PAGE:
Fraser therefore makes a second distinction between “affirmative” responses to injustices that respond to inequality without addressing the structural roots, and “transformative” solutions that seek to overcome race, class, gender, and other forms of difference by deconstructing them. She likens the socialist goal of overcoming class to the goal of queer theory to deconstruct gender and sexuality. Arruzza criticizes both Hartmann and Fraser for utilizing Marxism merely to understand economic relations, which in fact restricts it to the role of a reductive framework.
Finally, she turns to efforts to unite Marxist and feminist analysis into a single theory. She summarizes questions examined through debates in the 1980s by Johanna Brenner, Maria Ramas, Michèle Barrett, and Patricia Connolly, which remain among the most pressing: “are there patriarchal structures independent of capitalism’s own? What role does ideology play in gender oppression? What relation is there between gender ideology and the material bases of women’s oppression? Does the material and economic oppression of women also produce patriarchal ideology or, on the contrary, does the latter also exert an influence on the economic level, for instance, of the sexual division of labor?”
Ultimately, Arruzza points to intersectional analysis as the framework in which to understand the dynamic connection of gender, race, and class in modes of production. Such thinking rejects reductionism in its various forms—reducing gender to class or vice versa. It instead shows how the various structures of exploitation and oppression interact with one another within the capitalist system. A renewal of Marxism flowing from an integrated, intersectional exploration of historic developments should shed light on the profit-driven and ideologically sexist dynamics at play in, for example, global capitalism’s use of female labor to deskill production and lower labor costs.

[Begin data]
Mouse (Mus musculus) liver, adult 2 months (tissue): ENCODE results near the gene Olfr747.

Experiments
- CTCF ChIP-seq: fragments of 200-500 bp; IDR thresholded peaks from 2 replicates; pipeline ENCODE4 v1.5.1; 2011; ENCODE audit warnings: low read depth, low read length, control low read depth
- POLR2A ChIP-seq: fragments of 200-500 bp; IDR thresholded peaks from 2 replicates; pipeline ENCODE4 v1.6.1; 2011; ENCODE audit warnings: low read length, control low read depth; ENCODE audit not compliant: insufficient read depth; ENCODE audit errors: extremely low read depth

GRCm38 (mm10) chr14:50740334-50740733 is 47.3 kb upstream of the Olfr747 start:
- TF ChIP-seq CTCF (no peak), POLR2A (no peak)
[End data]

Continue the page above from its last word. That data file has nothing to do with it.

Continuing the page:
Unfortunately, Arruzza spares the fewest words in discussing intersectional analysis developed by or since Kimberle Crenshaw coined the term, and she does not discuss Lise Vogel’s theory of social reproduction developed in Marxism and the Oppression of Women: Toward a Unitary Theory. Sharon Smith, Tithi Bhattacharya, and Sue Ferguson, among others, are currently working to build upon Vogel’s pathbreaking work. Despite this blind spot, Dangerous Liaisons offers a useful introduction to anyone interested in carrying forward this renewal of Marxism’s explanation of women’s oppression.